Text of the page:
Thursday, September 8, 2016

Thursday roundup (09-08-2016)

ECB surprises by failing to extend QE deadline; cuts euro zone growth forecasts (CNBC) ECB's Mario Draghi has run out of magic as deflation closes in by Ambrose Evans-Pritchard (The Telegraph)

EU's ZOMBIE banks: ECB is destroying Europe's finance hubs, warns leading investment bank: EUROPEAN banks are slipping into a terrifying zombie state of decline thanks to the European Central Bank (ECB), a leading investment bank has warned. (The Express)

[Italy's] Monte dei Paschi CEO to be replaced as cash call looms (Reuters)

BOJ's Nakaso says won't rule out deepening negative rates (Reuters)

Why So Few Economists Are Prepared to Say Recession Risks Are Fading [in the United States]: Historically, recessions have disproportionately struck near elections (The Wall Street Journal blogs)

Food deflation woes hit Kroger in new 'grocery price war' (CNBC) U.S. Food Prices See Longest Stretch of Deflation in 50 Years: Farmers and grocery store operators feel the pain (ElliotWave)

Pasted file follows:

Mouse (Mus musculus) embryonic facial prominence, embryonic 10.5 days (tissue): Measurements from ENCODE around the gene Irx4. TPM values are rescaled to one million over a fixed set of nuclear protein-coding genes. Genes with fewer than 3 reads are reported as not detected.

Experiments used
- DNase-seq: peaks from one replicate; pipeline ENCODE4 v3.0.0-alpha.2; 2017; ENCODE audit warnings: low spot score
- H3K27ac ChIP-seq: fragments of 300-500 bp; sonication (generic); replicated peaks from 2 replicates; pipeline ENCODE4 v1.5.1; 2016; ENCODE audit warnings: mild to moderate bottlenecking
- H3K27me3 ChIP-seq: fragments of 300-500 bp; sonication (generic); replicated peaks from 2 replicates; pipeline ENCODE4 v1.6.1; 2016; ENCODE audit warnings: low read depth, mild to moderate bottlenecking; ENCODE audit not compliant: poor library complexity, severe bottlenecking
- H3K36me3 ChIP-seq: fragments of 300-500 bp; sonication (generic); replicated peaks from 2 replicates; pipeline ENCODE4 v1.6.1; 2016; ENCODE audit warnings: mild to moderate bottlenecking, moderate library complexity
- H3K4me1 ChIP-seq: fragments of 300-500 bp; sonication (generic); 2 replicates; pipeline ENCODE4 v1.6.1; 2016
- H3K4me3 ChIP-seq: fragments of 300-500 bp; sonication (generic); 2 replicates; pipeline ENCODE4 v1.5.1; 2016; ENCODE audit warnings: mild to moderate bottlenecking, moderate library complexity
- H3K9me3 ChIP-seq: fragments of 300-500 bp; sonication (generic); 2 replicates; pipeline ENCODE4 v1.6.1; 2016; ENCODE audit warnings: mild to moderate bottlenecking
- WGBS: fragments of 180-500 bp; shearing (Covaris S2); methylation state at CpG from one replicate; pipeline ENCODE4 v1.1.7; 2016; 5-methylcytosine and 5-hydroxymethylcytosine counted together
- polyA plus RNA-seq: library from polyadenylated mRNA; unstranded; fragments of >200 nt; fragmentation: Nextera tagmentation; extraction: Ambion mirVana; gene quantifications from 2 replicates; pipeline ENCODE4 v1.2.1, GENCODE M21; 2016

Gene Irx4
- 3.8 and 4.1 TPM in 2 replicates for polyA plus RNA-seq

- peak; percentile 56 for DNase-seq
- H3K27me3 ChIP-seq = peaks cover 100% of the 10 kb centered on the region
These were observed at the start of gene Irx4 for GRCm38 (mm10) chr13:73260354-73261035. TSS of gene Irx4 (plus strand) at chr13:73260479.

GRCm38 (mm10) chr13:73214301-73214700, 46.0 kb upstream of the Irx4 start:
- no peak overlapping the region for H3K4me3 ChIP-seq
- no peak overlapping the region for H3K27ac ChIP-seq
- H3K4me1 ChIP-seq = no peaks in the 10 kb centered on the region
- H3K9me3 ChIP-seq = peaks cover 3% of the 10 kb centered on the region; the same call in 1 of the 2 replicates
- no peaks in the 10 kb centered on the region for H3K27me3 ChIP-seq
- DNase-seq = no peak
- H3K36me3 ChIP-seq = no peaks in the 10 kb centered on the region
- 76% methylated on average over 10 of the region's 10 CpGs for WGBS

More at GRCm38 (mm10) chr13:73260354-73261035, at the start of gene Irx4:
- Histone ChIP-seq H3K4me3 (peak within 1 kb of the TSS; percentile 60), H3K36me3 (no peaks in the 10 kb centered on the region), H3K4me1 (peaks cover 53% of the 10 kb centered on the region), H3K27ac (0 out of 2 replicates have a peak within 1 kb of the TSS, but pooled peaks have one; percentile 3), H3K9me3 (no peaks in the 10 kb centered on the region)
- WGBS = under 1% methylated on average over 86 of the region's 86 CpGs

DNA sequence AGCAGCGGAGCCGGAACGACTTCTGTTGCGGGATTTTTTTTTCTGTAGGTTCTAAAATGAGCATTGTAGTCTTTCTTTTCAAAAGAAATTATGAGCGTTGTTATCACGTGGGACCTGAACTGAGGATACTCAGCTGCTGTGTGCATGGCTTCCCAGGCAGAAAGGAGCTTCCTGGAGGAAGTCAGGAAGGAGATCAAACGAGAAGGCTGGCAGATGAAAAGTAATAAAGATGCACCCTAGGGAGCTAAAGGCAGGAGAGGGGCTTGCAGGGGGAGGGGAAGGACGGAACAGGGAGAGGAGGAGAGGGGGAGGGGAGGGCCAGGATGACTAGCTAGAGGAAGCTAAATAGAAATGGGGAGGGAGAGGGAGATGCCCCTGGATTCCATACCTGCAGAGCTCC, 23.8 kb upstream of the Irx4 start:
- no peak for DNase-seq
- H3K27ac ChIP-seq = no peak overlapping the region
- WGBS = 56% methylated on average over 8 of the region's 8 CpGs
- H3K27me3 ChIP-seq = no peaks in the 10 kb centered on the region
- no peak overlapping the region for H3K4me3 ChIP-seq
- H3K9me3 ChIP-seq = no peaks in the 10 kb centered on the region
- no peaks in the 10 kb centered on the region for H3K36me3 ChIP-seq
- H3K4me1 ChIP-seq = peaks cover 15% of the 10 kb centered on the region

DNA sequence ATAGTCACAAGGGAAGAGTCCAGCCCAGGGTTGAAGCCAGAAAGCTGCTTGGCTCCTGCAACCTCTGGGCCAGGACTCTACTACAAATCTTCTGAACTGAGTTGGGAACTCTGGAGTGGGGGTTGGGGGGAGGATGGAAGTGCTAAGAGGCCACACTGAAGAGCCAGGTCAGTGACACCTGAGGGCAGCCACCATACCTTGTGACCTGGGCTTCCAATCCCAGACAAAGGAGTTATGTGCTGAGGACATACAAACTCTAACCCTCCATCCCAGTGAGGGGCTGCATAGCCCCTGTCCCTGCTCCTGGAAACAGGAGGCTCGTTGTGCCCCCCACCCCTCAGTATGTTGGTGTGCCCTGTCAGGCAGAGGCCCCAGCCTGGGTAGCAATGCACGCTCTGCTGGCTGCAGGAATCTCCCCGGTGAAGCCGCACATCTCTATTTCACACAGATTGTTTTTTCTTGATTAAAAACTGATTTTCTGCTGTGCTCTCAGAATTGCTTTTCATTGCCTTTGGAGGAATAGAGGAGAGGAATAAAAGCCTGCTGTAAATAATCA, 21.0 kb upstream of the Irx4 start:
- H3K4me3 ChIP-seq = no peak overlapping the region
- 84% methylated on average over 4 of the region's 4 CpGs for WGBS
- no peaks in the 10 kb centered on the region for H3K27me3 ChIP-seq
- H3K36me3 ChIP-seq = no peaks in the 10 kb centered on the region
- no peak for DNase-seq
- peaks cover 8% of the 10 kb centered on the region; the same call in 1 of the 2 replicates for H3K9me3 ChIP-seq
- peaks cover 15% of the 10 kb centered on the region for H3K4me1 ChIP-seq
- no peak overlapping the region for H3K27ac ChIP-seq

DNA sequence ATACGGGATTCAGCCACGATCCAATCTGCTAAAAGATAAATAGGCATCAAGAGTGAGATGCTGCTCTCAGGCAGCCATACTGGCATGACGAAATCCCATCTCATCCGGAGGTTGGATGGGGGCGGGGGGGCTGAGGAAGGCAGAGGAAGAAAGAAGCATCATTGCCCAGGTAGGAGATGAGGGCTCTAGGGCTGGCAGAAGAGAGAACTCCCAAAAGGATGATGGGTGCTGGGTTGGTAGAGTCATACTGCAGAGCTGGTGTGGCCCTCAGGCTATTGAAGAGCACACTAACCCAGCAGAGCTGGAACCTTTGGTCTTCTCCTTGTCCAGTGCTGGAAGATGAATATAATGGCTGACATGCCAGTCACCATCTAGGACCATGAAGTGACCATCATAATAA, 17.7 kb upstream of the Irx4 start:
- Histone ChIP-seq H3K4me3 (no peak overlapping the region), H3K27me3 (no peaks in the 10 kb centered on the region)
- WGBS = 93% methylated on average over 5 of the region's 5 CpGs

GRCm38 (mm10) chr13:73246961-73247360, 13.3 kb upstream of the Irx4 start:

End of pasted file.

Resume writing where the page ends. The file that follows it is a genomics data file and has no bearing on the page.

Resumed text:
5,300 Wells Fargo employees fired over 2 million phony accounts (CNNMoney) [In addition,] Wells Fargo to pay $185 million settlement for 'outrageous' sales culture (The Los Angeles Times)

Dell Technologies to Cut at Least 2,000 Jobs After EMC Deal (Bloomberg)

Can Illinois go Bankrupt or just Default? by Martin Armstrong (Armstrong Economics blog)

     The aim of this blog is to show (mostly from reports in mainstream respected news sources) that there is reason to believe that both the United States and the global economies remain fragile in the wake of the financial crisis of 2008 and that a number of threats exist today that could, if they worsened, bring about economic depression -- not just a minor depression, but a depression worse than the Great Depression. Key threats include excessive risk-taking by financial firms, unchecked by effective regulation; the continued existence of "too big to fail" institutions; and most especially, the amassing of levels of public and private debt which could become unsustainable.

No comments:

Post a Comment